Disappointed demands from Activision Blizzard employees not being met

Following yesterday’s announcement of the Activision Blizzard Walkout today (and a noticeable dip in the company’s stock price), CEO Bobby Kotick emailed staff in a rather different tone than previous company communications about the California DFEH lawsuit that a discriminatory “frat boy” culture in the publishing industry. However, many employees are still not convinced that the actions allegedly taken do not meet the demands that they believe would bring about real change towards a fairer , safer and fairer working environment.

While Kotick acknowledged that other comments from executives and the company were “tone deaf”, he did not address any of the four key demands made by workers as part of today’s strike; Namely, ending forced arbitration, which allows employees to be part of hiring and promotion policies, company-wide pay transparency, and the ability for employees to select a third party to audit Activision Blizzard’s HR.

Below you can read the full employee statement in response to Kotick’s message:

On the night before our workers’ strike, Activision Blizzard’s leadership released a statement apologizing for their damaging reactions to last week’s DFEH lawsuit. While we’re pleased to see our collective votes — including an open letter with thousands of signatures from current employees — have convinced leadership to change the tone of their communications, this response fails to address critical elements that addressing workers’ concerns.

Activision Blizzard’s response did not address the following:

    • The end of forced arbitration for all employees.
    • Employee participation in overseeing recruitment and promotion policies.
    • The need for greater wage transparency to ensure equality.
    • Selection of third party employees to audit HR and other business processes.

Today’s strike will show that this is not a one-off event that our leaders can ignore. We will not return to silence; we will not be satisfied with the same processes that led us to this point.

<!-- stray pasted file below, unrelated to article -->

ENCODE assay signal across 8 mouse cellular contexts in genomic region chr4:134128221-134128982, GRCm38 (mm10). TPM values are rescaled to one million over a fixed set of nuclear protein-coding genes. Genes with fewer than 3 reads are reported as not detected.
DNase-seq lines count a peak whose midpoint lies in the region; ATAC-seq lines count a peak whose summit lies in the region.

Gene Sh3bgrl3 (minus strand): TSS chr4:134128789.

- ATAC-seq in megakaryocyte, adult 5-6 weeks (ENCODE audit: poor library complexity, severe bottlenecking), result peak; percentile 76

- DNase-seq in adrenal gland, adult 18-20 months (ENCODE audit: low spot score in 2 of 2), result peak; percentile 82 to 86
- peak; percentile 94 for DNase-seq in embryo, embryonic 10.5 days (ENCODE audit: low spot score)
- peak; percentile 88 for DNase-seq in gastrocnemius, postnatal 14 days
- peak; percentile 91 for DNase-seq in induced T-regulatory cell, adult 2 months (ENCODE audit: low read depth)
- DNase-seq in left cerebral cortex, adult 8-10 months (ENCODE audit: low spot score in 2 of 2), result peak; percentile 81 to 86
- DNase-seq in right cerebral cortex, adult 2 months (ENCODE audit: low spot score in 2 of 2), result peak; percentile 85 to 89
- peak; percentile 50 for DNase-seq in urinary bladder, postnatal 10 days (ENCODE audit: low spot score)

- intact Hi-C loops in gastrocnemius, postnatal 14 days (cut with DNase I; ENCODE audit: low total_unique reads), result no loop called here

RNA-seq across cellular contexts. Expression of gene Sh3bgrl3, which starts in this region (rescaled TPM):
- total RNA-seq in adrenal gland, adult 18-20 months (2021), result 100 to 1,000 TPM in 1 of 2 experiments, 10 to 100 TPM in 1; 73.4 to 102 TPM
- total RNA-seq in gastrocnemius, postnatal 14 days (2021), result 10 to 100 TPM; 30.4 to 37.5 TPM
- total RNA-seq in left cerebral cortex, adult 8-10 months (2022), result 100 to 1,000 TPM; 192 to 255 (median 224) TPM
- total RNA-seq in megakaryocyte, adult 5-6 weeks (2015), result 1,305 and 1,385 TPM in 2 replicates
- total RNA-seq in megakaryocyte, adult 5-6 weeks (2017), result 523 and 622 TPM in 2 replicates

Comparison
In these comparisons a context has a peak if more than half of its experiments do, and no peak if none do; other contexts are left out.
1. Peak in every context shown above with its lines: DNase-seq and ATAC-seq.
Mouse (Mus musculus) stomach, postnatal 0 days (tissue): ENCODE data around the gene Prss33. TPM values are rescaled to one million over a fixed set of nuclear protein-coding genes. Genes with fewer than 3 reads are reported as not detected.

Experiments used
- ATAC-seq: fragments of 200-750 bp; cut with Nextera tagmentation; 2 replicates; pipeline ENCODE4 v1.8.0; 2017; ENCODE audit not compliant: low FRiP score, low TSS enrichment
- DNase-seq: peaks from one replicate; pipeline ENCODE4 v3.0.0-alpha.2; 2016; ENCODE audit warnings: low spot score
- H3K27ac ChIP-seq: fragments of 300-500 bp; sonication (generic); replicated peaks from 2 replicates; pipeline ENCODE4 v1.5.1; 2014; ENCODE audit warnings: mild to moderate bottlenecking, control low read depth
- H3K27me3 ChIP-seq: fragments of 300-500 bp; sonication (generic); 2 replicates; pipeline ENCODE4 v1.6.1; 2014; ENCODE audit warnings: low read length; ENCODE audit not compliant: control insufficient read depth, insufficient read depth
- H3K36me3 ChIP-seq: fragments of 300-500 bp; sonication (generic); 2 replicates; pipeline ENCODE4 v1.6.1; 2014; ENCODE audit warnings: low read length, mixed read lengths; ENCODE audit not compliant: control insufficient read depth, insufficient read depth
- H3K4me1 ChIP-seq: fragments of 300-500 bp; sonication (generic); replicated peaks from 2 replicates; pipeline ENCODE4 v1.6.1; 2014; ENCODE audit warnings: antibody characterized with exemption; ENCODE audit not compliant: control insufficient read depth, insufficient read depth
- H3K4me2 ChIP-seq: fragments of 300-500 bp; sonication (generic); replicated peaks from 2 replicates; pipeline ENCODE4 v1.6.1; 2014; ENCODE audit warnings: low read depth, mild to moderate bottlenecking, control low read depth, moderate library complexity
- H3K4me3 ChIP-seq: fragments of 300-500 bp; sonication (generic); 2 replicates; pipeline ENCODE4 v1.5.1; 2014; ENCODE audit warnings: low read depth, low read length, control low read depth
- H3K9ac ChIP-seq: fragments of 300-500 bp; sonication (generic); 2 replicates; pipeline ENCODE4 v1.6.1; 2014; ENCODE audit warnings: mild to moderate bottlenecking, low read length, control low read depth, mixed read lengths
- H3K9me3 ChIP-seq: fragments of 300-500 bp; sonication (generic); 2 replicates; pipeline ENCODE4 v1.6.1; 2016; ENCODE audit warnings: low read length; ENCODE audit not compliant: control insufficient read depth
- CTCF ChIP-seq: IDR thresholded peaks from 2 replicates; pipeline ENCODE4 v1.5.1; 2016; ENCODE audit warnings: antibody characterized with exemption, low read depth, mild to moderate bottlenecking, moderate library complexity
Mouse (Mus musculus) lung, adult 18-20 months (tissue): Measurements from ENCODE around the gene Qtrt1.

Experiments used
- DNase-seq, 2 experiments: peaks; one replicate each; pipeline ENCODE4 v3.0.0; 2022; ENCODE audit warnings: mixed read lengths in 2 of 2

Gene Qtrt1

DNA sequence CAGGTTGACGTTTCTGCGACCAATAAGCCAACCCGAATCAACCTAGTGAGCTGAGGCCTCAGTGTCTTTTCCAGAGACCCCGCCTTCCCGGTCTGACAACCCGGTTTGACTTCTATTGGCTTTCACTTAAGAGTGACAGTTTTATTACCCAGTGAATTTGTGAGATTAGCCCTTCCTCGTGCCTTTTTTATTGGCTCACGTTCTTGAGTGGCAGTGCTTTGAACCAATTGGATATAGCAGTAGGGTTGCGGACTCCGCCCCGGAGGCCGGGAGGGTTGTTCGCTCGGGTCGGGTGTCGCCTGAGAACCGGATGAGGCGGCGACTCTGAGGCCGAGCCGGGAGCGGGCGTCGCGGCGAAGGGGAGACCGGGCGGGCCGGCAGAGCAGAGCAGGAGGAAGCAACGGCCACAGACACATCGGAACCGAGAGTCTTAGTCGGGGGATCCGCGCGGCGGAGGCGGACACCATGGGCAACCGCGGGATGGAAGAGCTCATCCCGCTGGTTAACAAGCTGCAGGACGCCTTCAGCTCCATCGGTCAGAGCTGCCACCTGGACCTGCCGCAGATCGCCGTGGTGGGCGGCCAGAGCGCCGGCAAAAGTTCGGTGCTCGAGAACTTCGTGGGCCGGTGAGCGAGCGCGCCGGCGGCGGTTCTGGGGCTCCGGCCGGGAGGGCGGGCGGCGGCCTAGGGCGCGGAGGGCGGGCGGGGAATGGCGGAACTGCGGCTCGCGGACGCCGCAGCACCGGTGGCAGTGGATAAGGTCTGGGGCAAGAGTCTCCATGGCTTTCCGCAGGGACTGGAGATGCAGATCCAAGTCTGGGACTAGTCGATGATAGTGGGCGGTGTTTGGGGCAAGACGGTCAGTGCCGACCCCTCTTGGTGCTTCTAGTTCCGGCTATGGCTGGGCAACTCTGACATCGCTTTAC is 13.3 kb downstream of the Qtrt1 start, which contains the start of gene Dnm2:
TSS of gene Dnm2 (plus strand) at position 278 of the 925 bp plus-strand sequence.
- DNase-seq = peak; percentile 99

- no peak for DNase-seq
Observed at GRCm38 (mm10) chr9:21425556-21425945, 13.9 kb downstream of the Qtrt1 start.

This is the beginning of a sustainable movement in favor of better working conditions for all workers, especially women, especially women of color and transgender women, non-binary people and other marginalized groups.

We expect a prompt response and commitment to action from leadership on the points listed above, and look forward to maintaining a constructive dialogue about how we can build a better Activision Blizzard for all employees.

Today we stand up for change. Tomorrow and beyond we are the change.

While Kotick’s statement promised that the company would “continue to investigate any claim and not hesitate to take decisive action,” many employees clearly feel that the company has already let them and others down in this regard. Likewise, promises of “listening sessions” as “safe spaces” do not empower employees or instill a sense of confidence in a corporate structure where management and HR have proven to many to be the root of the problem. An outside law firm comes in to analyze the policies and processes, but the law firm and person leading the charge appear to have been selected by Kotick himself. And while Kotick promised “personnel changes”, we haven’t seen anything concrete yet.

Many see Kotick’s message as a necessary communiqué from Activision Blizzard’s executive team after nearly a week of silence from the various brands (and the stock price begins to fall), but the most affected employees don’t feel it promises or empowers enough. the workforce to change what is an entrenched cultural problem in the company. Executives would like to get past the lawsuit allegations and go back to making games (and then money), but the workers’ statement makes it clear that today’s strike is “the start of a lasting movement,” and that them not. Not willing to accept compromises that continue to sweep big problems under the rug.

“We will not return to silence; we will not be satisfied with the same processes that have led us to this point.”

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